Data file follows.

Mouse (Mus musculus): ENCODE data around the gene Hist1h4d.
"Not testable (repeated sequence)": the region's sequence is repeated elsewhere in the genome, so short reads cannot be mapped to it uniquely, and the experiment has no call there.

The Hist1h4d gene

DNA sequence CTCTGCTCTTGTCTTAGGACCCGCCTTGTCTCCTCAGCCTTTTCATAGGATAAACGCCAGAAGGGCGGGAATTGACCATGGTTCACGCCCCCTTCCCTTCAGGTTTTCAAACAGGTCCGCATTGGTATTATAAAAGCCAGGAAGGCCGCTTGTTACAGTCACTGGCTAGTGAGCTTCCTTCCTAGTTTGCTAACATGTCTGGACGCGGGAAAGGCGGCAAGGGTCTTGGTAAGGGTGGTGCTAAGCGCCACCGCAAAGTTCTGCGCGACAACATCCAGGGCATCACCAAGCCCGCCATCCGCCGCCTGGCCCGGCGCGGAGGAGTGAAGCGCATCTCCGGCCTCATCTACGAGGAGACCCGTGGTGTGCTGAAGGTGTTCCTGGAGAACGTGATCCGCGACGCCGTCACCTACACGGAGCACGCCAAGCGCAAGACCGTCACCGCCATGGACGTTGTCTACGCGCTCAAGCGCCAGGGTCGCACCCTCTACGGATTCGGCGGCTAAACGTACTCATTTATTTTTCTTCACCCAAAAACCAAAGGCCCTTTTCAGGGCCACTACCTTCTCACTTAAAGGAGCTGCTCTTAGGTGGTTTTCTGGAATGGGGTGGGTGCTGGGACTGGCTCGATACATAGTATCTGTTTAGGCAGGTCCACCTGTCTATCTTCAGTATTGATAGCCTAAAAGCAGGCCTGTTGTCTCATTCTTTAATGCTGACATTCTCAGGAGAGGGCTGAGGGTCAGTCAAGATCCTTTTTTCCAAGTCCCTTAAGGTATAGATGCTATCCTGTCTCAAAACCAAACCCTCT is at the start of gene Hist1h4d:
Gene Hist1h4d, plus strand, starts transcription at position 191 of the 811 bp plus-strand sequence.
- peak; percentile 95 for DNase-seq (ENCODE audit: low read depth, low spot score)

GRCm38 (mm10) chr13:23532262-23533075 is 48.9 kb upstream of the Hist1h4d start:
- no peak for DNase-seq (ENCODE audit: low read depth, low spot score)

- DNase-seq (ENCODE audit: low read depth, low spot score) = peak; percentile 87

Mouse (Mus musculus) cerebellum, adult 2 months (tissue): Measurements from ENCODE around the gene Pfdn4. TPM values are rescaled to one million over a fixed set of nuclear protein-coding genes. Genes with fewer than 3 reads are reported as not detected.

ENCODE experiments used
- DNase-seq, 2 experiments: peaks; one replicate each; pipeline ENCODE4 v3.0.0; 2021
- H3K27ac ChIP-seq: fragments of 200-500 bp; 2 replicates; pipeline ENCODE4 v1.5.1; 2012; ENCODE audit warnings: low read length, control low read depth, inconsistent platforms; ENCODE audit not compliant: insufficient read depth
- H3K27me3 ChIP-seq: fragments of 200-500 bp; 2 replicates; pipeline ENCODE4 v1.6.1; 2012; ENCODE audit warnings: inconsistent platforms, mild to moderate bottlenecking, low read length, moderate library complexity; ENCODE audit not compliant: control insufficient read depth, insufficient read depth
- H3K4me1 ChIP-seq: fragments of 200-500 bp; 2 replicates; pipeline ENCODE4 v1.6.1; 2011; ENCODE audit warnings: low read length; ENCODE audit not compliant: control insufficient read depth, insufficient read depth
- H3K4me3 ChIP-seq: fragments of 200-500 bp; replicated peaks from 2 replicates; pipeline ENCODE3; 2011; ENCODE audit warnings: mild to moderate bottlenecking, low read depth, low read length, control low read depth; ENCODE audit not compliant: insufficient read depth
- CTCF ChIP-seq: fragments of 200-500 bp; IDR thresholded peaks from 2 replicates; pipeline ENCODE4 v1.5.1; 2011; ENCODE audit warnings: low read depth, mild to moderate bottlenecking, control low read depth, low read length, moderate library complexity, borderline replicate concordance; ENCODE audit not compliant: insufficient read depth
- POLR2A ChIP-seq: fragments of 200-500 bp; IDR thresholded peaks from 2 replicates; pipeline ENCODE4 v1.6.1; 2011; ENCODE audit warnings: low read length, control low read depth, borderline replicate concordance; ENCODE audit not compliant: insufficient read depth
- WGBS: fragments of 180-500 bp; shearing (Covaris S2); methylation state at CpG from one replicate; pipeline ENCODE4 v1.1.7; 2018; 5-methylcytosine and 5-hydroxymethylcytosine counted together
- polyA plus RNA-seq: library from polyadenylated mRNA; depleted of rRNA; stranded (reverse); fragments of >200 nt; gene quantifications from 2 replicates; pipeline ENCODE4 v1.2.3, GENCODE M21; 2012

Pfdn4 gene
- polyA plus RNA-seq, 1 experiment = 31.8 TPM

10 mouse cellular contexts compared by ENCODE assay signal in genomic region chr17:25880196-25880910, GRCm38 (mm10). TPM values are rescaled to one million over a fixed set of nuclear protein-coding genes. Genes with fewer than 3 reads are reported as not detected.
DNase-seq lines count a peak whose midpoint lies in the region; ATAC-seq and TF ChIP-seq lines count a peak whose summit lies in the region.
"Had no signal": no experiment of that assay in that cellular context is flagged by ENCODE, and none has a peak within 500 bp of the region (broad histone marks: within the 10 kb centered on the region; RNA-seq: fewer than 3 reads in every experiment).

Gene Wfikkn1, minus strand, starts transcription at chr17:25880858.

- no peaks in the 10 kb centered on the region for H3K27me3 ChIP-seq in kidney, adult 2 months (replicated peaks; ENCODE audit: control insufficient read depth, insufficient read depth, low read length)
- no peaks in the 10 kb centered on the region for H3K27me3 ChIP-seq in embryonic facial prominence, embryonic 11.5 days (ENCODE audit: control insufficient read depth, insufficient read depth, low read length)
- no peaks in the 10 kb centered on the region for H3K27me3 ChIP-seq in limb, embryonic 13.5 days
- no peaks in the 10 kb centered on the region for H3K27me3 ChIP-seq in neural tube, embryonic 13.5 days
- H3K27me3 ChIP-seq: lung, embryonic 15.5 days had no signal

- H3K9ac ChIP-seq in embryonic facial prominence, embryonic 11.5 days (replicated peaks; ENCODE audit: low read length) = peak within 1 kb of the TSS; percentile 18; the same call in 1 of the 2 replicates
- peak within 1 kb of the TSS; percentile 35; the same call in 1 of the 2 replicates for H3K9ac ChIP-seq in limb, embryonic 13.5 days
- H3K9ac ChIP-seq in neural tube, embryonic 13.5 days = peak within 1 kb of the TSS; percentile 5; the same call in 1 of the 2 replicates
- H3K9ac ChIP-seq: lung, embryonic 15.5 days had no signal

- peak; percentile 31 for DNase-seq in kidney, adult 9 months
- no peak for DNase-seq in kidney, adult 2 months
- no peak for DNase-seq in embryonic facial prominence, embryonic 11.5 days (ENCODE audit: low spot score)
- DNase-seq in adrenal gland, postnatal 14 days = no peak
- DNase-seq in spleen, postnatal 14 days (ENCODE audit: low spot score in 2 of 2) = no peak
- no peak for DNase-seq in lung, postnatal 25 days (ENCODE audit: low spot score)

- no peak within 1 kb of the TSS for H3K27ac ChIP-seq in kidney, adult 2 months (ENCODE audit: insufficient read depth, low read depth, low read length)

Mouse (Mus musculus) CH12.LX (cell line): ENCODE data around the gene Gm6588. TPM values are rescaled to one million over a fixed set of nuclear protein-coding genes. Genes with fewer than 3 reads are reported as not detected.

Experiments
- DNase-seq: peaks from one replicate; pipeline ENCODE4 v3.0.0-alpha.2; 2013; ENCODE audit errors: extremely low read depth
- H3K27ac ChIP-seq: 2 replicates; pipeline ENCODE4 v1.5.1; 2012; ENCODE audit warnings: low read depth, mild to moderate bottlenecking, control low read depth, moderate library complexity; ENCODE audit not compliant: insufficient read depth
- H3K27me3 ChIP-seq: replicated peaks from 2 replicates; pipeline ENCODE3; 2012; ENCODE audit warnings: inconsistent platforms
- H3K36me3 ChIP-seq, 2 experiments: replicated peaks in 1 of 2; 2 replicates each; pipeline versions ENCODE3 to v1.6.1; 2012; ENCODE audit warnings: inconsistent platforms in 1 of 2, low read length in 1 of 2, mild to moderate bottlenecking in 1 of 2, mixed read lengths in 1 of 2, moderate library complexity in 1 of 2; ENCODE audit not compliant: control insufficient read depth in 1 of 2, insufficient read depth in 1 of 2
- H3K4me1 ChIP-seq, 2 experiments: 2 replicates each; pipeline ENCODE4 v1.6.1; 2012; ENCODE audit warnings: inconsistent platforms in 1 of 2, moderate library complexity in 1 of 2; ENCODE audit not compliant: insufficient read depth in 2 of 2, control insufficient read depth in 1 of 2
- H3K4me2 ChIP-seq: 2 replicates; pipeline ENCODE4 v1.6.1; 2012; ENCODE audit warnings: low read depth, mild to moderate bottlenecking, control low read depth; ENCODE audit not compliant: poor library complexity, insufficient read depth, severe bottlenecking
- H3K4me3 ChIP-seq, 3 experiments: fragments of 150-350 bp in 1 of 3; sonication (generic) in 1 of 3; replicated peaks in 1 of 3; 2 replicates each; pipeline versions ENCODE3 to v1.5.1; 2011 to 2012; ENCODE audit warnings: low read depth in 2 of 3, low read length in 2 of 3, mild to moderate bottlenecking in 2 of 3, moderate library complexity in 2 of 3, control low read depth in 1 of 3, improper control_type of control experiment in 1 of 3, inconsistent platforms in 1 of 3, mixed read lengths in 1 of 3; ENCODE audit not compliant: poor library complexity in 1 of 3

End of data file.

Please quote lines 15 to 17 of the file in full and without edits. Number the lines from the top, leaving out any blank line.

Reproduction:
- H3K4me1 ChIP-seq: fragments of 200-500 bp; 2 replicates; pipeline ENCODE4 v1.6.1; 2011; ENCODE audit warnings: low read length; ENCODE audit not compliant: control insufficient read depth, insufficient read depth
- H3K4me3 ChIP-seq: fragments of 200-500 bp; replicated peaks from 2 replicates; pipeline ENCODE3; 2011; ENCODE audit warnings: mild to moderate bottlenecking, low read depth, low read length, control low read depth; ENCODE audit not compliant: insufficient read depth
- CTCF ChIP-seq: fragments of 200-500 bp; IDR thresholded peaks from 2 replicates; pipeline ENCODE4 v1.5.1; 2011; ENCODE audit warnings: low read depth, mild to moderate bottlenecking, control low read depth, low read length, moderate library complexity, borderline replicate concordance; ENCODE audit not compliant: insufficient read depth